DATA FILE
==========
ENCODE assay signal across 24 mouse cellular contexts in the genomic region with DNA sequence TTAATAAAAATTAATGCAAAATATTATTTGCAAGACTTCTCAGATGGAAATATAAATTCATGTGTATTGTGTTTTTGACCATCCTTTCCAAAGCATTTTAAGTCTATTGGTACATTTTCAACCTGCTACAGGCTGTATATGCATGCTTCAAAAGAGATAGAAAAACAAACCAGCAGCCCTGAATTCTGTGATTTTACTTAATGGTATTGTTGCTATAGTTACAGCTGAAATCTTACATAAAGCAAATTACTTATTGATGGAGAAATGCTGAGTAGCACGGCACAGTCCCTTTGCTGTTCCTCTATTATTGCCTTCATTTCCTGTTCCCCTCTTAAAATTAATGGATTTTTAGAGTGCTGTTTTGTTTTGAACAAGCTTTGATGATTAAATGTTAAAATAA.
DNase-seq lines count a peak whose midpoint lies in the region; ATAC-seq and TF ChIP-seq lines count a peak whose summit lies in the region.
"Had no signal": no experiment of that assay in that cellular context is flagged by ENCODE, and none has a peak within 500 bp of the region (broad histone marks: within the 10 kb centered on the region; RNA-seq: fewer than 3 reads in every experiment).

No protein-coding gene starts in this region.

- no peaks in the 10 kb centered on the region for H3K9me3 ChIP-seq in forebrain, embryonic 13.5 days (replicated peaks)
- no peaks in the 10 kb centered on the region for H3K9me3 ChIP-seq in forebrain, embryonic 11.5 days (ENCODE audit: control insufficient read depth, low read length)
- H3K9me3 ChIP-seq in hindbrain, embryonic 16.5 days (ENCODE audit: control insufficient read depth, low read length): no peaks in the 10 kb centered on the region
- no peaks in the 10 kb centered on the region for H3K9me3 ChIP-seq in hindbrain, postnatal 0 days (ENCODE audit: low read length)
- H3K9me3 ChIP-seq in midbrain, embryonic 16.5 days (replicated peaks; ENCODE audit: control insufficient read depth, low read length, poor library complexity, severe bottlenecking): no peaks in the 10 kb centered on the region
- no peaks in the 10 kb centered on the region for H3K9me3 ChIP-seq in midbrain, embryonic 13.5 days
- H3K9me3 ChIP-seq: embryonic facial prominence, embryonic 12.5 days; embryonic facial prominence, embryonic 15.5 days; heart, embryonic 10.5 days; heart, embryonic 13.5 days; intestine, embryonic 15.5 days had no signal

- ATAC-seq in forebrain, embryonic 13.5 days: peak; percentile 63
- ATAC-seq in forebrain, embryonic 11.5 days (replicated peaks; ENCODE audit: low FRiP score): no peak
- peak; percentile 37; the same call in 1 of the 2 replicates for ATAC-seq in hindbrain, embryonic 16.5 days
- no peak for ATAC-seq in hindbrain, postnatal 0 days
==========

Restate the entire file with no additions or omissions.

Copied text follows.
ENCODE assay signal across 24 mouse cellular contexts in the genomic region with DNA sequence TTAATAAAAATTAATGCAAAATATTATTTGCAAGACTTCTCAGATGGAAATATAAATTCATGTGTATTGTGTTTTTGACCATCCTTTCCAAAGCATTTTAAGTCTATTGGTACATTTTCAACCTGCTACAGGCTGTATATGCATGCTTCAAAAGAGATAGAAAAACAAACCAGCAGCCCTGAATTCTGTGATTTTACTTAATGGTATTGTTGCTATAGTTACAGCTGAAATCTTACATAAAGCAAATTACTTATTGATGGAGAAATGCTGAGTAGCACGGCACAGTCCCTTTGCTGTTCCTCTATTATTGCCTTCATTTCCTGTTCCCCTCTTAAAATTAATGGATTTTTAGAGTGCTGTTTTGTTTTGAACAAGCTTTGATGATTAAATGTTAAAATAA.
DNase-seq lines count a peak whose midpoint lies in the region; ATAC-seq and TF ChIP-seq lines count a peak whose summit lies in the region.
"Had no signal": no experiment of that assay in that cellular context is flagged by ENCODE, and none has a peak within 500 bp of the region (broad histone marks: within the 10 kb centered on the region; RNA-seq: fewer than 3 reads in every experiment).

No protein-coding gene starts in this region.

- no peaks in the 10 kb centered on the region for H3K9me3 ChIP-seq in forebrain, embryonic 13.5 days (replicated peaks)
- no peaks in the 10 kb centered on the region for H3K9me3 ChIP-seq in forebrain, embryonic 11.5 days (ENCODE audit: control insufficient read depth, low read length)
- H3K9me3 ChIP-seq in hindbrain, embryonic 16.5 days (ENCODE audit: control insufficient read depth, low read length): no peaks in the 10 kb centered on the region
- no peaks in the 10 kb centered on the region for H3K9me3 ChIP-seq in hindbrain, postnatal 0 days (ENCODE audit: low read length)
- H3K9me3 ChIP-seq in midbrain, embryonic 16.5 days (replicated peaks; ENCODE audit: control insufficient read depth, low read length, poor library complexity, severe bottlenecking): no peaks in the 10 kb centered on the region
- no peaks in the 10 kb centered on the region for H3K9me3 ChIP-seq in midbrain, embryonic 13.5 days
- H3K9me3 ChIP-seq: embryonic facial prominence, embryonic 12.5 days; embryonic facial prominence, embryonic 15.5 days; heart, embryonic 10.5 days; heart, embryonic 13.5 days; intestine, embryonic 15.5 days had no signal

- ATAC-seq in forebrain, embryonic 13.5 days: peak; percentile 63
- ATAC-seq in forebrain, embryonic 11.5 days (replicated peaks; ENCODE audit: low FRiP score): no peak
- peak; percentile 37; the same call in 1 of the 2 replicates for ATAC-seq in hindbrain, embryonic 16.5 days
- no peak for ATAC-seq in hindbrain, postnatal 0 days